Hmm, well, TV can get away with it by being episodic, with B-plots carrying from episode to episode across a season, while the A-plots are handled in one or two episodes. So the characters can keep doing exciting, quick-paced stuff each "chapter" (or arc, depending on how long your chapters are), but you can space the lore and whatever in the background.

Granted, even this can become tedious after so many seasons, but it tends to work well enough early on.

Of course, episodic is sort of the opposite of serializing, but I kind of look at my own stuff like comic books in that way.

How long are your chapters? Because your standard forty-minute, four-act TV episode, when translated into prose, is going to come out the length of a short novella (around 20,000 words). Back when Game of Thrones was sticking fairly close to the books, it was getting through something like 80 pages an episode.

A chapter of around 5,000 words would probably (depending on style) come out at around ten minutes of screenplay (about the length of a single act, give or take).

Now, imagine a TV show where every act is non-stop action...

Give 'em small instant gratification with compelling cliffhangers per chapter, but you want to slow burn up to something really big in the meantime. I say do both.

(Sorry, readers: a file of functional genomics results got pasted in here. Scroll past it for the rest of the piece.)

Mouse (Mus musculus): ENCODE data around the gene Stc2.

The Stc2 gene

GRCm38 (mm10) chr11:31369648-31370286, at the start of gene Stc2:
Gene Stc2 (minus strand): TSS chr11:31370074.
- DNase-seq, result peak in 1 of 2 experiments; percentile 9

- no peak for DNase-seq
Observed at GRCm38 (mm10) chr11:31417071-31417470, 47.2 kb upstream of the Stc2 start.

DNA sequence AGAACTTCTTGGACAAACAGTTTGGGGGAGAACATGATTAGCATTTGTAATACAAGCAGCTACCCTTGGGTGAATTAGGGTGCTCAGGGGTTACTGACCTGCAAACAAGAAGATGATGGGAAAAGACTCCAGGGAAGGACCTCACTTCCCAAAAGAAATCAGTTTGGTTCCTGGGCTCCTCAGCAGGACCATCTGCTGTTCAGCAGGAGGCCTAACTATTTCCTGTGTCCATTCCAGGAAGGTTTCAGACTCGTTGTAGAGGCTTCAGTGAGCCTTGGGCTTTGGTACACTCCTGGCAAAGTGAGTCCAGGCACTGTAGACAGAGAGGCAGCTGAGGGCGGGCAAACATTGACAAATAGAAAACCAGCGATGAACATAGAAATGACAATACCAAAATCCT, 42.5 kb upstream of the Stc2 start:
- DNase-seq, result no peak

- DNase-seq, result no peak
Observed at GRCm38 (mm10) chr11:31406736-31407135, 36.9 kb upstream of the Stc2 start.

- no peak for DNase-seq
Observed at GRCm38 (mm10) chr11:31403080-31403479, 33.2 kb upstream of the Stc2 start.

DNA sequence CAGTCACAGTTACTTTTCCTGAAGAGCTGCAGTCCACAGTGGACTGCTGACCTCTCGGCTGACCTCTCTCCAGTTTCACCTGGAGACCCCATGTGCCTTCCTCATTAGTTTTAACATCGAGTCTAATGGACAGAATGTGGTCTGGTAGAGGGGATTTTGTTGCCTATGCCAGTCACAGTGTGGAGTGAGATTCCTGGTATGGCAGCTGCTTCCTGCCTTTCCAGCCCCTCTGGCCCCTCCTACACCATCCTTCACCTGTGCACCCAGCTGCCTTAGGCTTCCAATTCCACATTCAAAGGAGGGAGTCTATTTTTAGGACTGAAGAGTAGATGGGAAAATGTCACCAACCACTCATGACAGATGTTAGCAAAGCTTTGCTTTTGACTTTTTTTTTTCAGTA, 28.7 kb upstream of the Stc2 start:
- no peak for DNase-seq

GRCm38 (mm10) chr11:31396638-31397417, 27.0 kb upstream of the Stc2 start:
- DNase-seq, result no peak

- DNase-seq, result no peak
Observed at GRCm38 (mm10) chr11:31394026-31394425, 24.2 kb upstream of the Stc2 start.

Dary, true, but I didn't say I was writing it AS a screenplay. I was just basing its pacing and continuity on how a TV show does it. Like Rev said, something good in each chapter, but also constantly leading up to something even bigger.

too much instant gratification can lead to the same thing as every chapter a cliffhanger, imo, burnOUT on reading.

I went into T&T with the mentality of a TV show when I first started writing it 17 years ago. "Babylon 5" and "Buffy the Vampire Slayer" were huge influences. I even mapped it out such that every part had a commercial break roughly halfway, and a major arc would conclude after 22 episodes. And I slow burned (am burning?) the hell out of that thing.